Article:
Lacy, Paul E.
The majority of this collection is comprised of Dr. Suntzeff’s reprints. Also included in this collection are photographs and various items relating to her personal and professional life. Dr. Suntzeff’s autobiography (Series 4) is a particularly interesting piece that is very telling of her experiences as a female doctor both in Russia and the United States.
The Margaret G. Smith Papers have been organized into seven organizational series. The majority of these files include items relating to her work in the Pathology Department at the Washington University School of Medicine. Noteworthy are Dr. Smith’s twenty-nine scientific notebooks in Series 1 as well as the files in Series 4 regarding Dr. Smith’s work on the St. Louis encephalitis outbreaks.
Smith, Margaret G.
The Cowdry papers consist of 74 document series of various lengths, most of which are on paper. The arrangement of the series reflect various phases, locales, and time periods of his long career. In terms of subjects, the collection concerns a variety of basic scientific and clinical areas, among them anatomy, cytology, gerontology, cancers, arteriosclerosis, leprosy, and yellow fever. There is an extensive array of important institutions that figure prominently in this collection: Peking Union Medical College, China Medical Board, Rockefeller Institute, American Society for the Aged, Carnegie Corporation, National Research Council, American Cancer Society, National Cancer Institute, International Cancer Research Council, International Union Against Cancer, American Association for Cancer Research, City of Hope Medical Center (Los Angeles), Tata Memorial Hospital (Bombay), International Association of Gerontology, International Gerontological Congresses, Gerontological Society, Bermuda Biological Station for Research, and the Institutum Divi Thomae Foundation. Of local interest there is material on Washington University School of Medicine administration, the Department of Anatomy and its Division of Cytology, Barnard Free Skin and Cancer Hospital, and Jewish Hospital of St. Louis. Formats of documents comprising the collection include correspondence, departmental records, notebooks, scrapbooks, manuscripts, certificates, photographs, and press clippings. In addition, certain series represent EVC’s complete short publications – papers on scientific topics for the most part – which were bound together in volumes at his request. EVC’s many monographic works and collaborative volumes under single titles are cataloged and stored separately from the collection, but citations to these works may be found in Series 1.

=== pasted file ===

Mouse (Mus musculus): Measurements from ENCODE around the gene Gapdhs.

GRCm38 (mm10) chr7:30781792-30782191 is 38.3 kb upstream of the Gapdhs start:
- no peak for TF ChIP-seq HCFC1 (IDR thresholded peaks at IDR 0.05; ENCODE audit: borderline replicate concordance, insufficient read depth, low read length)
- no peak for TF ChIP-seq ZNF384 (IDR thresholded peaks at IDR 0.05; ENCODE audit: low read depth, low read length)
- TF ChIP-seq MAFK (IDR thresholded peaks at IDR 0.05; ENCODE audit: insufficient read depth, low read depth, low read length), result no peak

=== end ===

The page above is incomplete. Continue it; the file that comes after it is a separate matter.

Cowdry, E. V. (Edmund Vincent)
The Leo Loeb papers consist of Dr. Loeb’s note books, lectures, research notes and manuscripts, and scrapbooks. The series of personal correspondence is largely incoming and fragmentary with some letters filed in Series 8: Bibliographical notes on the medical literature, manuscripts, research pathology data and occasional related correspondence, Undated & 1921-1958. The papers also include notes and drafts for two unpublished books. One is on mental processes and titled _Psychical Goods_or _The Imponderables. _The other unfinished book is on cancer.
Loeb, Leo, 1869-1959